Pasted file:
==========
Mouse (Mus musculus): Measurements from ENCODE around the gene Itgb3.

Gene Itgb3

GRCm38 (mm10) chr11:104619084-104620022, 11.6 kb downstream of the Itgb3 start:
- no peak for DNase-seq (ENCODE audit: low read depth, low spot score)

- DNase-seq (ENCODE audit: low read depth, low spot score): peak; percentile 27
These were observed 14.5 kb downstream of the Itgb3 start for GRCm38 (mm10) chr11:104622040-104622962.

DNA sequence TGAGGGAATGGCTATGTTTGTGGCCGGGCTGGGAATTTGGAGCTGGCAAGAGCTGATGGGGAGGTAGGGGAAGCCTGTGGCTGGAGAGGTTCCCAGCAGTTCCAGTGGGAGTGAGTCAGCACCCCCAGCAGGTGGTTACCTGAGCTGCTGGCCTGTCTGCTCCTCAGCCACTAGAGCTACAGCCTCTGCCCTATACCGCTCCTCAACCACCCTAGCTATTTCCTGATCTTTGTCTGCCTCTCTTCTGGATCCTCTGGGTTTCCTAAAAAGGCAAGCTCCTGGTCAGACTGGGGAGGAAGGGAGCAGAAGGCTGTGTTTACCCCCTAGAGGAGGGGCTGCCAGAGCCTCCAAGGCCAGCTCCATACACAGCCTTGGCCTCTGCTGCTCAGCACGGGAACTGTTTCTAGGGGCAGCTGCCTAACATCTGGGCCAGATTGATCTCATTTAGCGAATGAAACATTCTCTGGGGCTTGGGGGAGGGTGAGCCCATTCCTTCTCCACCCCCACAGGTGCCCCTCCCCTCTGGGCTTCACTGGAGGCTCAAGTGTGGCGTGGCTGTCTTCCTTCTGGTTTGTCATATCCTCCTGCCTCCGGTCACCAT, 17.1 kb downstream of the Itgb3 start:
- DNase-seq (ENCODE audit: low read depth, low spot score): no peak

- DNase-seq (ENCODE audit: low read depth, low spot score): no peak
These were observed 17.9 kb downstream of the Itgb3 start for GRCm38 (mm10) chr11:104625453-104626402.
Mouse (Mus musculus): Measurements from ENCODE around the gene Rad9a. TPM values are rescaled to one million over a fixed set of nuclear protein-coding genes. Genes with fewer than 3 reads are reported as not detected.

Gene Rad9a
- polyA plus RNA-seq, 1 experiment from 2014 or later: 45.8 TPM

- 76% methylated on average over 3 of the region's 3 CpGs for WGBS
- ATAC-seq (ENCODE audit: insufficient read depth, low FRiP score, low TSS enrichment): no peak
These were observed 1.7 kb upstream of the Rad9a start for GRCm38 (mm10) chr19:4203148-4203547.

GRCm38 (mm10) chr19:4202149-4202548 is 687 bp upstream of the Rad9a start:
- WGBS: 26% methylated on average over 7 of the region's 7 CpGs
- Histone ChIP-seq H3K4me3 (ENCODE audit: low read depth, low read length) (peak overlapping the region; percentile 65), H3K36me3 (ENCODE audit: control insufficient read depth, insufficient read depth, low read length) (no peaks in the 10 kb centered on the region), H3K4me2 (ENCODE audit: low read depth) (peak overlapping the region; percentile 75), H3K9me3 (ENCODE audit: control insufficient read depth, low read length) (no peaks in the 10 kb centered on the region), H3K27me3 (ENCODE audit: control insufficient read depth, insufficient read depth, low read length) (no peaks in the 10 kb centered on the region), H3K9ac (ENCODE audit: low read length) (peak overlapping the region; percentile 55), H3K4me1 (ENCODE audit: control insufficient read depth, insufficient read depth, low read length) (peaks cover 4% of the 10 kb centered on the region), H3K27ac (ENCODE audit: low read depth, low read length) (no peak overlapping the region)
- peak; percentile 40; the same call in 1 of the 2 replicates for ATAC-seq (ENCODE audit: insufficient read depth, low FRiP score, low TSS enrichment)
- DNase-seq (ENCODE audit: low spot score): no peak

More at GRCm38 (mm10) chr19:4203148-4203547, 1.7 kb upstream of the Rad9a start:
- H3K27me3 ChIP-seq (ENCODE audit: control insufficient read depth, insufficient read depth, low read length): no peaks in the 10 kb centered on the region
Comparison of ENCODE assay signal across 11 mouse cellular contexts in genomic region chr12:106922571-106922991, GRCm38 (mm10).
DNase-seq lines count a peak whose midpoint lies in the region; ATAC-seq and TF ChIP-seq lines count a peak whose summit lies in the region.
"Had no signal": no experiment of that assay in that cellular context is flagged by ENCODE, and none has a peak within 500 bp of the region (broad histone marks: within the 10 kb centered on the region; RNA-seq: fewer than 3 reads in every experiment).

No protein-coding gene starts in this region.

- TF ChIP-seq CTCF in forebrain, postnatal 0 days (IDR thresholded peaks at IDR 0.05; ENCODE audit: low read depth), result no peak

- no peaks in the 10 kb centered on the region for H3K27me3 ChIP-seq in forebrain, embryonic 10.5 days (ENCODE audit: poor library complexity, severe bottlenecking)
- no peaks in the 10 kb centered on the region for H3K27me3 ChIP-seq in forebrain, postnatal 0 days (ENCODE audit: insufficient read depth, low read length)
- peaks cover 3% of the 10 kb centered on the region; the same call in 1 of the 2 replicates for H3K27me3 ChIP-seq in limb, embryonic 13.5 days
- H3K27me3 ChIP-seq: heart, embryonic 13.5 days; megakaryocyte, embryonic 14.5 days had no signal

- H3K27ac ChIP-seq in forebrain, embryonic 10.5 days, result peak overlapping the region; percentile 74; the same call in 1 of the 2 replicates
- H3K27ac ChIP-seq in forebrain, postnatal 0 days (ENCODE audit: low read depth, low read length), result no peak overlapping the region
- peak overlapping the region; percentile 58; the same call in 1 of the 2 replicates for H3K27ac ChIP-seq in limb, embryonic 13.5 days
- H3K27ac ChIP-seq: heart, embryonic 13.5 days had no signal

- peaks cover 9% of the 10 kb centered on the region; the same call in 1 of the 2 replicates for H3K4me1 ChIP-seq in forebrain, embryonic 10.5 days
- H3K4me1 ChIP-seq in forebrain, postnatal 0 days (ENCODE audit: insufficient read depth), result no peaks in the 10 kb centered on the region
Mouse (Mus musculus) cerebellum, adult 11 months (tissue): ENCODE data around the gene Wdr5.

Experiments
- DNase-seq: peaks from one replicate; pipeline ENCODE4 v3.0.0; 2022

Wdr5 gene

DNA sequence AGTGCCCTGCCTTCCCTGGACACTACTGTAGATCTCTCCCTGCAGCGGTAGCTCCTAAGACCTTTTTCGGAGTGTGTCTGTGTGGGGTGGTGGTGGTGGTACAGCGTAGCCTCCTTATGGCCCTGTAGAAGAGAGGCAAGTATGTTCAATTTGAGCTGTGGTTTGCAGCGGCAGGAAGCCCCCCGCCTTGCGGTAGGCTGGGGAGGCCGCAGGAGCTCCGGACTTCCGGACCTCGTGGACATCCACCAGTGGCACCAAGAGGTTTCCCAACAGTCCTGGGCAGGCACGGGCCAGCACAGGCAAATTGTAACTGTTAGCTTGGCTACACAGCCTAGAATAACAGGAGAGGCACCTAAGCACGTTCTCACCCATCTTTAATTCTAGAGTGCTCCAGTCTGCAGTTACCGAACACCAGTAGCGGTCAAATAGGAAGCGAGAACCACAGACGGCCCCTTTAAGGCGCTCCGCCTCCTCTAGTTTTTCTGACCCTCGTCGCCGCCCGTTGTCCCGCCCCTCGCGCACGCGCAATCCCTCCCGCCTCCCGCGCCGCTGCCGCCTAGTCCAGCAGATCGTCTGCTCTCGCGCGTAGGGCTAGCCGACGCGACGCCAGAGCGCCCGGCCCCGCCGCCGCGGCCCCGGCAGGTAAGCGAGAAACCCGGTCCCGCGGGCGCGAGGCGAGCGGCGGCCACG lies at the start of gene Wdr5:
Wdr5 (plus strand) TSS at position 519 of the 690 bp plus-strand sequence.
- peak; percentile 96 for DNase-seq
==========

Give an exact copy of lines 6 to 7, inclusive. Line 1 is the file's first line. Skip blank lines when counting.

These were observed 14.5 kb downstream of the Itgb3 start for GRCm38 (mm10) chr11:104622040-104622962.

DNA sequence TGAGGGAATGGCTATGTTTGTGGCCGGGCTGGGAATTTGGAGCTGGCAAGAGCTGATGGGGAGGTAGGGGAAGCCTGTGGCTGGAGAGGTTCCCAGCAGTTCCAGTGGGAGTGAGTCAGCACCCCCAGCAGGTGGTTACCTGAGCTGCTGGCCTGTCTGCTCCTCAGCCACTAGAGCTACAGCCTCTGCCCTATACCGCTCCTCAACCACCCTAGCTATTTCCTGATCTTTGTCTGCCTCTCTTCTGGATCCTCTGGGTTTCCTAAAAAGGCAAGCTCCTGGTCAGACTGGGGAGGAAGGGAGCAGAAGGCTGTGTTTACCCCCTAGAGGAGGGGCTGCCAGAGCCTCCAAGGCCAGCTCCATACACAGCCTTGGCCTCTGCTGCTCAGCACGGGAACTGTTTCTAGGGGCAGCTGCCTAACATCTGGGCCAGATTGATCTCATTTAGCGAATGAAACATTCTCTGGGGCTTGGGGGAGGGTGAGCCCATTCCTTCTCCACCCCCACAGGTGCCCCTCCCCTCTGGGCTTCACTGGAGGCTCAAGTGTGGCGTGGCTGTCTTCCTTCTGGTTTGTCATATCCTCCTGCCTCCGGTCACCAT, 17.1 kb downstream of the Itgb3 start: